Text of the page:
This is a rather eclectic test, mixing in several variables and factors and so is useful mainly for observational purposes. In other words, I did not state a hypothesis and then craft a test to prove or disprove it. No scientific method in this one. Sorry.
Anyway, I noted that my el-cheapo Velbon tripod from a century ago was standing in sunlight against a window with the sun hitting the top of it. This created an interesting test subject … dark subject in silhouette with harsh edges bathed in strong sunlight creates a natural test of resolution, shadow noise and chromatic aberration or purple fringing.
I was holding the D300 with the 85mm 1.8D mounted, a combination I almost never shoot. What I noticed right away was that it had staggering amounts of fringing when shot wide open. This makes some sense, of course, since fast lenses will do that when overexposed (I shot using spot metering to open the shadows right up, which blew out the edges completely.) Stopping down is normally the cure, so it struck me to run a quick test by shooting at 1.8 on up.
The way I shoot fast lenses is to go just above wide open, in this case f/2 instead of f/1.8. This gives an uptick in performance (better contrast and sharpness) with little loss in subject isolation. So it made sense to include those two apertures and then run a standard ladder … 2.8, 4, 5.6, 8, 11.
After I was done with that, I thought I might try the 18-200VR, since it is so often maligned. And then I thought the F550EXR might make an interesting counterpoint, since it is also often maligned.
The D300 was set to 500 ISO to help the 85 get shutter speeds that were not terrible, as I was hand holding this test (what did I say about the informality of this one ...) In fact, all images were crisp except for f/11. 1/30s is just a little too slow for an effective focal length of 127.5mm hand held.
So let’s see the crops and then I’ll give my observations.
- The colors captured by the 85mm are most accurate. The others are a bit too warm.
- Fringing is rampant on the 85 until 2.8, where it is pretty subtle. It is completely gone by 5.6.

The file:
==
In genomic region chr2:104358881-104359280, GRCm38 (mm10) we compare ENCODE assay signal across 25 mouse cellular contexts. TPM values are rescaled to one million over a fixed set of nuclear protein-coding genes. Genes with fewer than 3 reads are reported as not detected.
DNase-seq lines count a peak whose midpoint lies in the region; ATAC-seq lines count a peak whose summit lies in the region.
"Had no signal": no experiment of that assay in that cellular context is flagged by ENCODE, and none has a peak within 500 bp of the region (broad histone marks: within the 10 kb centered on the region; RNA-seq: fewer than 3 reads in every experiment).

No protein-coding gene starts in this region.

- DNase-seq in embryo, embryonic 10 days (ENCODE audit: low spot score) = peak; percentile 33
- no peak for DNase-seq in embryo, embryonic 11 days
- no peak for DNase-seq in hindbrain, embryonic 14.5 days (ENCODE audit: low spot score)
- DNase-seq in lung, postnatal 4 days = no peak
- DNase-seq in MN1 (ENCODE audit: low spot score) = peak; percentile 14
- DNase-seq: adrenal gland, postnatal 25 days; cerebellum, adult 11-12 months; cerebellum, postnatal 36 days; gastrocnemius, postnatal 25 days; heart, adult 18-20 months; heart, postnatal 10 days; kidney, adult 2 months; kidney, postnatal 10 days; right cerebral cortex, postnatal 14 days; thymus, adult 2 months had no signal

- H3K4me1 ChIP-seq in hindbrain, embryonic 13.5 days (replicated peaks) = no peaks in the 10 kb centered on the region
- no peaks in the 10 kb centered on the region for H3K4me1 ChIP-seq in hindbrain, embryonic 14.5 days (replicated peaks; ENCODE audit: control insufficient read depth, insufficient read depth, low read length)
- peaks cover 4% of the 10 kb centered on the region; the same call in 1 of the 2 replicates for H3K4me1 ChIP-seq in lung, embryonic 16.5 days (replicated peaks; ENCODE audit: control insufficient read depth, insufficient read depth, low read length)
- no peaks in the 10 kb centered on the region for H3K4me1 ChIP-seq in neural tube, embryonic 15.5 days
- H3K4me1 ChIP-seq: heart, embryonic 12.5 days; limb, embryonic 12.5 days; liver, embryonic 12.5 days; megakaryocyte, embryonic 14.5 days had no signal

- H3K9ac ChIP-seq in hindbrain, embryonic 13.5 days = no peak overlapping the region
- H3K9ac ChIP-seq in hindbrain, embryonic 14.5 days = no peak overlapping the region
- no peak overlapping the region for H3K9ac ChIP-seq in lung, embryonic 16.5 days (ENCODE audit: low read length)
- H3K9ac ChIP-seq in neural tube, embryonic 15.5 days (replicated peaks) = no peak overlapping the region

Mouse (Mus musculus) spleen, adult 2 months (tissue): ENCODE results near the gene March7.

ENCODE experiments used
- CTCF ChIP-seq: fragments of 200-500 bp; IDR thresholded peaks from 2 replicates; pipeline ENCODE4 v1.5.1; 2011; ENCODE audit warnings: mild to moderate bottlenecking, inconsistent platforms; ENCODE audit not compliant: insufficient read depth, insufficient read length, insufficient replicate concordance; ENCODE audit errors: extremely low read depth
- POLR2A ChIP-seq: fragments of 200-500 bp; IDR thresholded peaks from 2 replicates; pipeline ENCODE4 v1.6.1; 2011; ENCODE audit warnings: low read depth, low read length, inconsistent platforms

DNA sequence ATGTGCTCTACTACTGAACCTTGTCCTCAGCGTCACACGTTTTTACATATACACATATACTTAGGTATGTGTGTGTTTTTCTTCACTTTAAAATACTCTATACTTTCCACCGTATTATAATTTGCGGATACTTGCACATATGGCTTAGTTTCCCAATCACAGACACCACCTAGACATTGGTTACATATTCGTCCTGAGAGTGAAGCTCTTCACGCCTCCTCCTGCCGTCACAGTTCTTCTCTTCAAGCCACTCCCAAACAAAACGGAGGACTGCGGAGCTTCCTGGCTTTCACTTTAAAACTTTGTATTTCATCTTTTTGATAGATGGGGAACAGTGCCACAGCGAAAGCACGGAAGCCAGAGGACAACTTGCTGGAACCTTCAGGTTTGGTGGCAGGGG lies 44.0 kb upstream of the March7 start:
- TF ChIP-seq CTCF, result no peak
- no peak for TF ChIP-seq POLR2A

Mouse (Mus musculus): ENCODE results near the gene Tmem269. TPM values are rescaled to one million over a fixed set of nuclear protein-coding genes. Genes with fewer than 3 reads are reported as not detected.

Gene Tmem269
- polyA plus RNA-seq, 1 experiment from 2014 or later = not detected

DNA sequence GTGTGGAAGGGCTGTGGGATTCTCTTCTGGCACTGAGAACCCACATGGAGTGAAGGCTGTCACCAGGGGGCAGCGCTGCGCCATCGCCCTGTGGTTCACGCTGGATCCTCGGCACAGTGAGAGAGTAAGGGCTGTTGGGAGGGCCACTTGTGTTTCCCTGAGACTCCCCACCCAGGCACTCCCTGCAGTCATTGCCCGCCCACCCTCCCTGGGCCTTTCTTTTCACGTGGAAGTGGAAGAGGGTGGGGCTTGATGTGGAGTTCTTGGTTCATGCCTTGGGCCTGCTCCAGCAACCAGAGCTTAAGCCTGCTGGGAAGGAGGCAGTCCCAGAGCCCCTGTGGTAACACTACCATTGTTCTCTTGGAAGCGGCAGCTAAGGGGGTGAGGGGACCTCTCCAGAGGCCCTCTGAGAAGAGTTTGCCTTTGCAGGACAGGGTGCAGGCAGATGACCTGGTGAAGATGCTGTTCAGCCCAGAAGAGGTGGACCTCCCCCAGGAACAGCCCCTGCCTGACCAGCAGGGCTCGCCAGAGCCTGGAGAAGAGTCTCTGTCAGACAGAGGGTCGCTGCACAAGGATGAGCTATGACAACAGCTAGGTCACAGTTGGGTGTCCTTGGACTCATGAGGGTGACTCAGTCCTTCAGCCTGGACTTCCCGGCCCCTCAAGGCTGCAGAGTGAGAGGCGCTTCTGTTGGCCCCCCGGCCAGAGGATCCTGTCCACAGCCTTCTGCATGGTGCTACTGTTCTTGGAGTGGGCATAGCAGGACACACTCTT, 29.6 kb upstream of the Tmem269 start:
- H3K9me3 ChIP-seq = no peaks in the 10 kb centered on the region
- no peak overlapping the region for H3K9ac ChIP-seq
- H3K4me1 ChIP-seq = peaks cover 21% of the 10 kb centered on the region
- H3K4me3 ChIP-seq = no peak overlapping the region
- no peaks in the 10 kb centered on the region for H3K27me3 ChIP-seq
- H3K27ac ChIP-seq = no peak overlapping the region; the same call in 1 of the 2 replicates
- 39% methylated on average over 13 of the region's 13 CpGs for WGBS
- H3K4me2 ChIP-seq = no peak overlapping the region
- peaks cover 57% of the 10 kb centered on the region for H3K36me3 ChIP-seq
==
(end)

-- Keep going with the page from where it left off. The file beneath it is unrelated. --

- Sharpness on the 85 improves at f/2 and again at 2.8. Contrast continues to improve slightly, peaking around f/5.6. Amazing lens.
- The 18-200 has some CA wide open, but not all that bad. About equivalent to the 85mm at f/4.
- The 18-200 never reaches the same sharpness as the 85, but is still sharp. Enough that a downsized image is not going to be wildly different looking. Of course, the concept of “bite” in a lens is a subtle thing in the first place. A lot to do with subject isolation and micro-contrast. The 85 has some bite and the 18-200VR does not.
- The F550 is completely outclassed, despite a 2.33 stop advantage in ISO.
- Shadow noise is rampant on the F550, as would be expected on a 1/2” sensor.
- CA (not the blue variety, nor purple fringing) is rampant on the F550, as would be expected from a 15x lens on a $350 camera.
- The F550 image is still fairly sharp, though, so processing it with noise reduction software and improving contrast would provide a decent image.
A fun test. The prime is amazing, although it makes no sense as a wide open bright sunlight lens (which makes no sense anyway.) The 18-200VR is as good as I remember it … sharper than most people credit.
So what is the secret sauce here? Why am I seeing the 18-200VR (1st generation no less) as quite sharp when so many people lambaste it for for sharpness?
The answer is that I perform appropriate capture sharpening in ACR 6.4 on every image in order to overcome the anti-aliasing filter and any inherent lack of sharpness in the lens. This cannot add real sharpness that is not there, which is why the 85 looks better no matter what I do.
But it can allow all of the sharpness that is there to become visible. So yes, the prime took a bit less capture sharpening and so is even that little bit better than shown here, relative to the others.
But that’s the whole point of RAW processing. If you are not going to take advantage of the quality tools that are available, then you really cannot call yourself an enthusiast. By definition, someone who does not process is a point and shooter. Not necessarily a bad thing, but it tends to leave a lot of image quality on the table …